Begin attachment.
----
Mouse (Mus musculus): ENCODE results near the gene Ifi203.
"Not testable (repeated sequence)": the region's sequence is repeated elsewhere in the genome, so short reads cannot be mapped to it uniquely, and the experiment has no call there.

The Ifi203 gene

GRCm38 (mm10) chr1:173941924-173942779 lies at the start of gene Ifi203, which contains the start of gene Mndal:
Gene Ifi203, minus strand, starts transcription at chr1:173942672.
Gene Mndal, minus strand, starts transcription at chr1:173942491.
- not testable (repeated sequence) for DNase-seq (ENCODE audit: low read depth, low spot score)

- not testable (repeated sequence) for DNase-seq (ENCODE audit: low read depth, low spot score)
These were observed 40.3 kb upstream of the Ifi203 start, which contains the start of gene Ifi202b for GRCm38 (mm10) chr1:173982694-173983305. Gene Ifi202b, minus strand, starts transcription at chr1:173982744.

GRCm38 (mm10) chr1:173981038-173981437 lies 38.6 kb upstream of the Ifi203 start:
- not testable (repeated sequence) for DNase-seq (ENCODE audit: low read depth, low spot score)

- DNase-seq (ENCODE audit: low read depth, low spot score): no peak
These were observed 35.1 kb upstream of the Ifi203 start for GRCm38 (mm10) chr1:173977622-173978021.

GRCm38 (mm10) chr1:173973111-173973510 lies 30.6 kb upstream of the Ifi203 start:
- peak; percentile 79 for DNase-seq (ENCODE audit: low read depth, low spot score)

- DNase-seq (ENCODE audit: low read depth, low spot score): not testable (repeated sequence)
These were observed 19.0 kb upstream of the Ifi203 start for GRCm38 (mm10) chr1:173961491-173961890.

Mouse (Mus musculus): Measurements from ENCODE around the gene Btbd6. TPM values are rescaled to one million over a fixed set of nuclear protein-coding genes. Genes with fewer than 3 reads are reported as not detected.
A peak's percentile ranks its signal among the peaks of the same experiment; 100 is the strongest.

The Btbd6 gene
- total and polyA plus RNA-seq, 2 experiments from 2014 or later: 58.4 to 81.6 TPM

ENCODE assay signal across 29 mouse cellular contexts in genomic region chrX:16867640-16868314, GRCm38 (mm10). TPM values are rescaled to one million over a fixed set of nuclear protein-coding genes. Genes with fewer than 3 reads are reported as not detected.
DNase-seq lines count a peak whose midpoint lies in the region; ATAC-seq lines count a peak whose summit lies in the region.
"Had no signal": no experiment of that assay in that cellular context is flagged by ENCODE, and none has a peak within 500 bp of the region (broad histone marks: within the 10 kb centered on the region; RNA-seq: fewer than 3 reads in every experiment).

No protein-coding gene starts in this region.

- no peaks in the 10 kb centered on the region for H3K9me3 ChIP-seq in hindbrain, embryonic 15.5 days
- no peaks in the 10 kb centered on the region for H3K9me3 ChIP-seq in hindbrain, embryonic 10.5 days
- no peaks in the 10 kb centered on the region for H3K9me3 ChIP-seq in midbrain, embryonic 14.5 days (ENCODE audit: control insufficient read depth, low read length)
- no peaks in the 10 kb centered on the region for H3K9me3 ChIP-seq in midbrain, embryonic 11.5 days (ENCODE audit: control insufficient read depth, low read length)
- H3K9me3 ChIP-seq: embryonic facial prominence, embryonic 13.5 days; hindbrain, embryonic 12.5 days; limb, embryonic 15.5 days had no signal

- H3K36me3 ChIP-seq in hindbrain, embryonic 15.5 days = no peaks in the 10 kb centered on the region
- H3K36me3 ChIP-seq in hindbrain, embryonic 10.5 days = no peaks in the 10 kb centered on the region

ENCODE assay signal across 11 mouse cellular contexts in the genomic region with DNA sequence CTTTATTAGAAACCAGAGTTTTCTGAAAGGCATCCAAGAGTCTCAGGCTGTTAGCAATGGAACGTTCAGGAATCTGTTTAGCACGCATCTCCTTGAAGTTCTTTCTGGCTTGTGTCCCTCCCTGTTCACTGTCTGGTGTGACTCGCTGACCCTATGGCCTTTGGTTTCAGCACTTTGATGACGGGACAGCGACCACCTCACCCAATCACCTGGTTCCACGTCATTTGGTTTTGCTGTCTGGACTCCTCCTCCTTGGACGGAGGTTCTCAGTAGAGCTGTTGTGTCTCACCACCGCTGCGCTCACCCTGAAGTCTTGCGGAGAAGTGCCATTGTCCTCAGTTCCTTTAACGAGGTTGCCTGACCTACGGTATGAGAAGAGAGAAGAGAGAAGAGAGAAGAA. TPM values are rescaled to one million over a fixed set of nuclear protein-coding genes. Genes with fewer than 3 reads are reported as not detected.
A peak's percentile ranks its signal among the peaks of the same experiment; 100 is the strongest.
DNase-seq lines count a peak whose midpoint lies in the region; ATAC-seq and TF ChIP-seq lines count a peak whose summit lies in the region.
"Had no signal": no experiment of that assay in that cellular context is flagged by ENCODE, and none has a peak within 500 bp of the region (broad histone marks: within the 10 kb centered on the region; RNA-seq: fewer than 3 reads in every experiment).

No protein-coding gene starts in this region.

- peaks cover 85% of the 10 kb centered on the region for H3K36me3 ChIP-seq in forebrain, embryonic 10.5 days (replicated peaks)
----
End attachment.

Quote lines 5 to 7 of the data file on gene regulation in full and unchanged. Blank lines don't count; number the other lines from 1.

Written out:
Gene Ifi203, minus strand, starts transcription at chr1:173942672.
Gene Mndal, minus strand, starts transcription at chr1:173942491.
- not testable (repeated sequence) for DNase-seq (ENCODE audit: low read depth, low spot score)